When a marriage or de facto relationship breaks down, any property can be divided between the parties. Under the Family Law Act 1975, superannuation is also treated the same way.
Parties must enter a superannuation agreement or obtain a court order to allow the splitting of their superannuation. A spouse may seek a court order when the parties cannot reach an agreement about how to split super.
The trustee is obligated to pay an amount or a percentage of the member’s super to the non-member spouse, so it is essential for the non-member spouse to provide the trustee with advice on payment details. Otherwise, the non-member may be required to pay interest on their half of the super in the fund, or the trustee will transfer the benefits to another fund commissioned by the non-member spouse.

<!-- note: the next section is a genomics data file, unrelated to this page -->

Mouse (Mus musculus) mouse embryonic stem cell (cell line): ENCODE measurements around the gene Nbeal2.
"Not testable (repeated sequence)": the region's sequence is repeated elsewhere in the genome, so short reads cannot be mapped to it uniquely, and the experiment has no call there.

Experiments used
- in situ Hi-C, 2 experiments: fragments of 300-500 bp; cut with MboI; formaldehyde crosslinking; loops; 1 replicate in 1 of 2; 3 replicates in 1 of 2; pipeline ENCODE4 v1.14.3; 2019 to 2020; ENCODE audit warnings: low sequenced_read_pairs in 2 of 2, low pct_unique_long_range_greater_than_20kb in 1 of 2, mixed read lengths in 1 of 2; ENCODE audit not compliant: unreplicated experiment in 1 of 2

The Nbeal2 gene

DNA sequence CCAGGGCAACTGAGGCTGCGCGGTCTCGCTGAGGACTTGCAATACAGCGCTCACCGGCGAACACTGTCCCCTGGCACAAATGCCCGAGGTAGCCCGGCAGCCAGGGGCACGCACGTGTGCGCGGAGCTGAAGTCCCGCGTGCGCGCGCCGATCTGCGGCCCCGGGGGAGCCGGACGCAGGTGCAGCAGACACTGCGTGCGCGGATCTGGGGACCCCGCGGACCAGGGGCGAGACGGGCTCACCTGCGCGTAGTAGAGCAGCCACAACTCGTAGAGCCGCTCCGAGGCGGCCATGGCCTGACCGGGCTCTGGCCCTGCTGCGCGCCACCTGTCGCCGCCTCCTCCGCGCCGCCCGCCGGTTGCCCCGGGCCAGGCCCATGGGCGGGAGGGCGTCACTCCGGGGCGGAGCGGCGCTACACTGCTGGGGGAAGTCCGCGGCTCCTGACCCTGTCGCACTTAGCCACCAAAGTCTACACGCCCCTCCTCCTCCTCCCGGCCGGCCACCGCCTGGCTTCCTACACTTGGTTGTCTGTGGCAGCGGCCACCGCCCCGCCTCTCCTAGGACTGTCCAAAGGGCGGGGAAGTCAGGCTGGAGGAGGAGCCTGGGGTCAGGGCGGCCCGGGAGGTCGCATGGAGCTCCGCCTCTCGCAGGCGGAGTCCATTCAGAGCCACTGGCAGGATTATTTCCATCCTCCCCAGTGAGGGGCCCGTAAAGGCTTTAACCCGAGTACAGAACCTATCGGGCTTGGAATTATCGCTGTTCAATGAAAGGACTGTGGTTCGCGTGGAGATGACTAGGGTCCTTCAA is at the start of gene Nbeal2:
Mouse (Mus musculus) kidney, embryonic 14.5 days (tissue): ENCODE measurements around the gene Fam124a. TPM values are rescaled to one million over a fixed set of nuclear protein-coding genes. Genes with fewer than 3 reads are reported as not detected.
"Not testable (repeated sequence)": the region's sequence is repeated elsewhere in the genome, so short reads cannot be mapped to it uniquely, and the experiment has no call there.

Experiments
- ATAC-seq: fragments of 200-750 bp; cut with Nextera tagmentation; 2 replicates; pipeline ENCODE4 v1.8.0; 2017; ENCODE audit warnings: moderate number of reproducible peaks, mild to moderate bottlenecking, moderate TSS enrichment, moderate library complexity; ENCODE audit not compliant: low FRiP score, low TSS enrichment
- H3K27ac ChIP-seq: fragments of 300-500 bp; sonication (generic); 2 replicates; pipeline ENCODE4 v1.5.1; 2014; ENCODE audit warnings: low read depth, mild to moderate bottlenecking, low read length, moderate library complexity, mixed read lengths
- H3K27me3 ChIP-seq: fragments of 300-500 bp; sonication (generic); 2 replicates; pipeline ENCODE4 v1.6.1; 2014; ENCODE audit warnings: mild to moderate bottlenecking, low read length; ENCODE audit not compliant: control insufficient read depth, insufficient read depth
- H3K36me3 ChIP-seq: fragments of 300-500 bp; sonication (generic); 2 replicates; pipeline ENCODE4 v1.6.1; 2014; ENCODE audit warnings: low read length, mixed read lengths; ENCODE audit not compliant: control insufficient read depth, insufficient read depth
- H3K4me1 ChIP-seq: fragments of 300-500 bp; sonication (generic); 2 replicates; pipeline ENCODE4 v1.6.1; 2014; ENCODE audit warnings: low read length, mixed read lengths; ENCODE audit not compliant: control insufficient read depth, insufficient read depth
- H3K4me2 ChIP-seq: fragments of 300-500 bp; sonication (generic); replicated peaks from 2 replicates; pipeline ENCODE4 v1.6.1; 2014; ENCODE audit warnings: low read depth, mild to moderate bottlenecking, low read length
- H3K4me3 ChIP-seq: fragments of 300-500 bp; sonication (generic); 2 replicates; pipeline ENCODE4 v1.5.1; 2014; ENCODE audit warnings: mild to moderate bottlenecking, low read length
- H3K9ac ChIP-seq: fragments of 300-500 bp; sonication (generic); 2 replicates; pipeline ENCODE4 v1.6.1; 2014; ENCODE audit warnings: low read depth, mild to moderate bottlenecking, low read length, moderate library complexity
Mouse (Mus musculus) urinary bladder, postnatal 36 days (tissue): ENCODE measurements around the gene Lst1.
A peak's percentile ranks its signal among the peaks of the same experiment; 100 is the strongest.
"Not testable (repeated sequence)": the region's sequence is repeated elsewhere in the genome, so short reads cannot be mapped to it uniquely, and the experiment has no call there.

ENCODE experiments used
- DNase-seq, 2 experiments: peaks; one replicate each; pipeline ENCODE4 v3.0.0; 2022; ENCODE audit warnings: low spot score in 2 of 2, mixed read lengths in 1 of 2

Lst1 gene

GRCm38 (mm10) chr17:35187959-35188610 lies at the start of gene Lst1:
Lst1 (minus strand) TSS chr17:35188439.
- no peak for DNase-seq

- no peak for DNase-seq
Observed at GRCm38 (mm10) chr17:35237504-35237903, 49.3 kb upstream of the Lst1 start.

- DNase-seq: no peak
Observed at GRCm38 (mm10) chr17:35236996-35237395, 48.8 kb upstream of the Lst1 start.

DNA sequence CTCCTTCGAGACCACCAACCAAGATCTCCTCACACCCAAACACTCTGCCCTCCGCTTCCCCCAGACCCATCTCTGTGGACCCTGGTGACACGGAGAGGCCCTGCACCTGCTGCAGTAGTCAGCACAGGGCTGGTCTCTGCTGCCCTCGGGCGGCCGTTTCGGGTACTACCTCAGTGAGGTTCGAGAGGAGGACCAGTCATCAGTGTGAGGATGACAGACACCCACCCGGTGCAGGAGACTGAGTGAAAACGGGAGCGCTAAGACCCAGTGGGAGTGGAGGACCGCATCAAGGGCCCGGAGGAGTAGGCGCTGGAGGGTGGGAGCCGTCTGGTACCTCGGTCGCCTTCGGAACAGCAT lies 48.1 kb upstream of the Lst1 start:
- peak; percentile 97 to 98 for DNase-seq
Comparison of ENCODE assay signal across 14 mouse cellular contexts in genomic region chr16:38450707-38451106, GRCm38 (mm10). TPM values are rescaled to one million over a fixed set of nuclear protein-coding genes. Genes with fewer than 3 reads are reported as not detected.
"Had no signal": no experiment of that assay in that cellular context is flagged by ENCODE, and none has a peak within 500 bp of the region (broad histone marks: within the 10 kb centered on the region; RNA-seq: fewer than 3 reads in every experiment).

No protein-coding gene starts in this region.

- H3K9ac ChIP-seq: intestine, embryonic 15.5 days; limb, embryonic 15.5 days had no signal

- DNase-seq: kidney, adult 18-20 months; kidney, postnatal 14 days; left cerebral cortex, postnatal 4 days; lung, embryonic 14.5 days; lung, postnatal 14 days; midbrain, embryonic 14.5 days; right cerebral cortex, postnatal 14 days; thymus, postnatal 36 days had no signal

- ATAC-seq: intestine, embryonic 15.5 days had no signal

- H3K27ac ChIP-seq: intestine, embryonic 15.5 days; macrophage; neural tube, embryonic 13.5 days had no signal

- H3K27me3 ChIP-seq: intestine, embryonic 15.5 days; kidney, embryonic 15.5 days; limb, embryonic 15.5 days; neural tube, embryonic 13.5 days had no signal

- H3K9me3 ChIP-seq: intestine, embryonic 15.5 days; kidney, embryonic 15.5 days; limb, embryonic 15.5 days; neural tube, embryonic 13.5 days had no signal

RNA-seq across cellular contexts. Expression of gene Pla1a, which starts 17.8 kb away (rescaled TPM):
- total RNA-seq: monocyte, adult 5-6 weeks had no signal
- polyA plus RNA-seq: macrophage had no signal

A payment flagging arrangement recognises a member’s fund may be the subject of a super split in the future and puts a flag on their account. Both parties may want to consider this arrangement, as it prevents the trustee from making any payments out of the superannuation interest or transfers to other funds until the flag is lifted.